Today we’ve learned of the passing of Leonard Nimoy at the age of 83. Best known for playing Spock in the original series of Star Trek, as well as the first 6 movies and both of JJ Abrams installments, Nimoy was more than just the pointed-eared alien of logic. Nimoy was a successful director, writer, poet, actor, and musician.
Nimoy wrote two autobiographies, the first one titled I Am Not Spock wasn’t warmly greeted by fans of Star Trek, the assumption being that Nimoy was ungrateful for the role. Years later, Nimoy would publish his second autobiography I Am Spock. Along with those, Nimoy also penned a number of books of poetry. One of his final tweet was of a poem.
Like his counterpart on the Starship Enterprise, William Shatner, Nimoy also dabbled in recording, releasing 5 albums for Dot Records. But where the songs of Shatner survive as this bizarro novelty, Nimoy was much more serious in his musical ventures, though not always great. But while I may not be a big fan of Nimoy’s recording work, there is an earnestness to his songs that don’t allow the recordings to devolve into unintentional comedy.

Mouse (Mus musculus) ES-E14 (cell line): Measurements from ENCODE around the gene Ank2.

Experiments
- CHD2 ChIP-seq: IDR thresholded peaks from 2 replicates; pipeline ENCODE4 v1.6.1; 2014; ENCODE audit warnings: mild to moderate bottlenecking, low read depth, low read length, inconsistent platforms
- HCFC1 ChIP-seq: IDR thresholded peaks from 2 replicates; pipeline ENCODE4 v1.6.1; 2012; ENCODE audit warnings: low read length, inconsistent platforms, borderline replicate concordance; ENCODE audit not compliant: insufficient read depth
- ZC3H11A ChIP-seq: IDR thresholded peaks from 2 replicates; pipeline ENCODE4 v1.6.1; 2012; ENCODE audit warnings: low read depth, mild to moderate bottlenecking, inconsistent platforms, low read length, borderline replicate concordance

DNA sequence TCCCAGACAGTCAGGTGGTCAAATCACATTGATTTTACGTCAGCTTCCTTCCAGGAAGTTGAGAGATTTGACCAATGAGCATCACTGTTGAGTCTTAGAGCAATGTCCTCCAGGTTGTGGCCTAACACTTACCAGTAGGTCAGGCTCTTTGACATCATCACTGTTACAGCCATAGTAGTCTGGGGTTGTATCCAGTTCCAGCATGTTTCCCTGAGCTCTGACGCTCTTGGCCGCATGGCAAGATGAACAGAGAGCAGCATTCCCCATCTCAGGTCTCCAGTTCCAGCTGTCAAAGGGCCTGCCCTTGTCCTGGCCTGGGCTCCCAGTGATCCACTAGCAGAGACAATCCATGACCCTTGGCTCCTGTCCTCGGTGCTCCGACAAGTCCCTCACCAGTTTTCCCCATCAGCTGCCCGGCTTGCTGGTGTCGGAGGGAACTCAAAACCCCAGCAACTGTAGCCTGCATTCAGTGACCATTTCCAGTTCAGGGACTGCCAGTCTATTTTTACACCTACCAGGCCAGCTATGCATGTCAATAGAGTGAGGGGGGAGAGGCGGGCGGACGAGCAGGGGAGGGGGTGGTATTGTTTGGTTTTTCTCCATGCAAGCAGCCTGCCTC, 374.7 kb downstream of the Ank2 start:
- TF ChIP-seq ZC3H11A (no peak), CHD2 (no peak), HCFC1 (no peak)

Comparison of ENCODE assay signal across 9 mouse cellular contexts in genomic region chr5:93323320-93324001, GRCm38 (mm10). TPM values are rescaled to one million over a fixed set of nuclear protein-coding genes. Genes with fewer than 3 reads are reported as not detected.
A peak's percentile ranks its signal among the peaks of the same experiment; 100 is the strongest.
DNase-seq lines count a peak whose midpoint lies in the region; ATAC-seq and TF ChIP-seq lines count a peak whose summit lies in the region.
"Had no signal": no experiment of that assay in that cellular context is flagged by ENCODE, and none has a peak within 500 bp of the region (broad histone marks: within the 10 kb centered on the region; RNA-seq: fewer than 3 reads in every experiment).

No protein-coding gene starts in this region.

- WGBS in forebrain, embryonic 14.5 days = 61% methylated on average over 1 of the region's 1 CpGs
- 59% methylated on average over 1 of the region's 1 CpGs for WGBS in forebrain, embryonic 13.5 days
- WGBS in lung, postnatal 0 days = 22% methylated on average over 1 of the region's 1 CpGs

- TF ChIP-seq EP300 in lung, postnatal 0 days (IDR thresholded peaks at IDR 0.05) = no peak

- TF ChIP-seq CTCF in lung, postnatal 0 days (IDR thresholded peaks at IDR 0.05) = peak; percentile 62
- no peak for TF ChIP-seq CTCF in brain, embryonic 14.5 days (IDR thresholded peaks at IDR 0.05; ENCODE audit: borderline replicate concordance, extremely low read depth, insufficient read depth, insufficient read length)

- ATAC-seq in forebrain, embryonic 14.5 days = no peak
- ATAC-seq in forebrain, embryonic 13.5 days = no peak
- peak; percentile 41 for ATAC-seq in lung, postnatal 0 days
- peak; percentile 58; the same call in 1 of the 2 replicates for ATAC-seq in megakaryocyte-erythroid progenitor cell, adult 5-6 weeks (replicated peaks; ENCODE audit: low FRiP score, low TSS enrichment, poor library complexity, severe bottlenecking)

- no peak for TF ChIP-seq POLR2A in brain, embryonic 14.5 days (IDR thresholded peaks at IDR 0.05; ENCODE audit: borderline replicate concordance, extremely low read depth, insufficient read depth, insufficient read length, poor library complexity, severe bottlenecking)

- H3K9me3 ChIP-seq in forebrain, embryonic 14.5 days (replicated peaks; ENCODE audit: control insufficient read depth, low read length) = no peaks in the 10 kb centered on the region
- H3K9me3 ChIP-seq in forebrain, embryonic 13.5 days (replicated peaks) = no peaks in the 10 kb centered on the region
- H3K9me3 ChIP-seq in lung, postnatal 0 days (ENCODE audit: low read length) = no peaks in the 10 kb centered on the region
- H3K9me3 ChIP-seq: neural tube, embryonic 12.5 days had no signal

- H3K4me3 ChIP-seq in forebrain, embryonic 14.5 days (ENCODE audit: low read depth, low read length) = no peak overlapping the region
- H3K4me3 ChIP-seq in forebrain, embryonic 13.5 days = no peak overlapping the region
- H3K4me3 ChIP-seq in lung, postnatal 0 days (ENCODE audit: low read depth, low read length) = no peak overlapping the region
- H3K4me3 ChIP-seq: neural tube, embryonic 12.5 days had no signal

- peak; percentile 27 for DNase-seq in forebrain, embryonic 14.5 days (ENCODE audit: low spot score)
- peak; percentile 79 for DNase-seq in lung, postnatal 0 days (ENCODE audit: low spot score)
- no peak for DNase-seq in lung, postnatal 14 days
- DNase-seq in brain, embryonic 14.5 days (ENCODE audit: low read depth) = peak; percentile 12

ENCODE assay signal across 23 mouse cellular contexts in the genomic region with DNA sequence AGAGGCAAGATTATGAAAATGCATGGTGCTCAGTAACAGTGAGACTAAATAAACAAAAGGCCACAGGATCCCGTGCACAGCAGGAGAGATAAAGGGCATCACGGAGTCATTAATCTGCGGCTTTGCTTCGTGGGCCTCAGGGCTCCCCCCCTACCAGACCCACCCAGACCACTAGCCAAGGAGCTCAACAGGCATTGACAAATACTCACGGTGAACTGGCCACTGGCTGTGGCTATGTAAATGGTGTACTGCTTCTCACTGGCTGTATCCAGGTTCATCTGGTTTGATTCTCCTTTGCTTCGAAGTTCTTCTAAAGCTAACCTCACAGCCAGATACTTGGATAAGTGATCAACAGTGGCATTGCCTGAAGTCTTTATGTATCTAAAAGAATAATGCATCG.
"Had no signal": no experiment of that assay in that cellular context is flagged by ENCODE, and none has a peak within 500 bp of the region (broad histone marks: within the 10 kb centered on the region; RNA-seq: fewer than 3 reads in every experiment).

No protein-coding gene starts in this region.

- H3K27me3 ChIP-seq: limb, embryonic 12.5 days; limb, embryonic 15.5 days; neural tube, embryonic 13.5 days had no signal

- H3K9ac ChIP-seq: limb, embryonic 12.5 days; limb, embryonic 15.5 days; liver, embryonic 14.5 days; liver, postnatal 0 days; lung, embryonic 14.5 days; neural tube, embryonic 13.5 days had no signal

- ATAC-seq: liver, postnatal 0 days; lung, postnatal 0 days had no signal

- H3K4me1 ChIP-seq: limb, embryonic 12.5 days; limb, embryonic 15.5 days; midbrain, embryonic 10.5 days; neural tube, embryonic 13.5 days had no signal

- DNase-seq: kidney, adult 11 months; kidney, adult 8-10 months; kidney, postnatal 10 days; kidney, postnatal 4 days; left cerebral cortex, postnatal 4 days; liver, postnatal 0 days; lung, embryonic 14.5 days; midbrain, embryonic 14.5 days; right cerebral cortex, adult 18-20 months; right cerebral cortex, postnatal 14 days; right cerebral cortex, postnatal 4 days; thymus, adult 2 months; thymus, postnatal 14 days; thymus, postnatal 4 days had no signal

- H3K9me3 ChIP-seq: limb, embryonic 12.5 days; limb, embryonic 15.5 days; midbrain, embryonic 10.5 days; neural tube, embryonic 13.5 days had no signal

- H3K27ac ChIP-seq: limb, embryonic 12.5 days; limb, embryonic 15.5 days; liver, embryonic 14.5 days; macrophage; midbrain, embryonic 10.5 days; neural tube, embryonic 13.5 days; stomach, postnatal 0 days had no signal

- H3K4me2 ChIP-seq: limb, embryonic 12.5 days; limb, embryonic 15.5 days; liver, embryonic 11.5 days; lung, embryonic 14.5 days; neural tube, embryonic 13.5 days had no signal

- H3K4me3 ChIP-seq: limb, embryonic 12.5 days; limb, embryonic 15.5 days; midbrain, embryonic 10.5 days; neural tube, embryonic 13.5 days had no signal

Even though he was a renaissance man of sorts, Nimoy is always tied to the hip of Spock. Even when the character died at the end of Wrath of Khan, always a moving scene, Nimoy only agreed to return if he could direct the next installment. In fact, he directed the next 2. While there is some division over The Search for Spock, The Voyage Home, aka The Whale One, is universally praised among Star Trek fans as one of the closest to the original series. Aside from the two Star Trek films, Nimoy’s most notable directing work was on Three Men and a Baby.
Leonard Nimoy was an icon of the screen. For generations of fans, he was a smiling, contemplative ambassador of our own obsessions. He was there to listen to his fans. He was there to mock his own image. He was there to bring us a bit of joy. While that green-blooded Vulcan has shifted this mortal coil, we shouldn’t mourn too long. That would be illogical. Live long and prosper, old friend.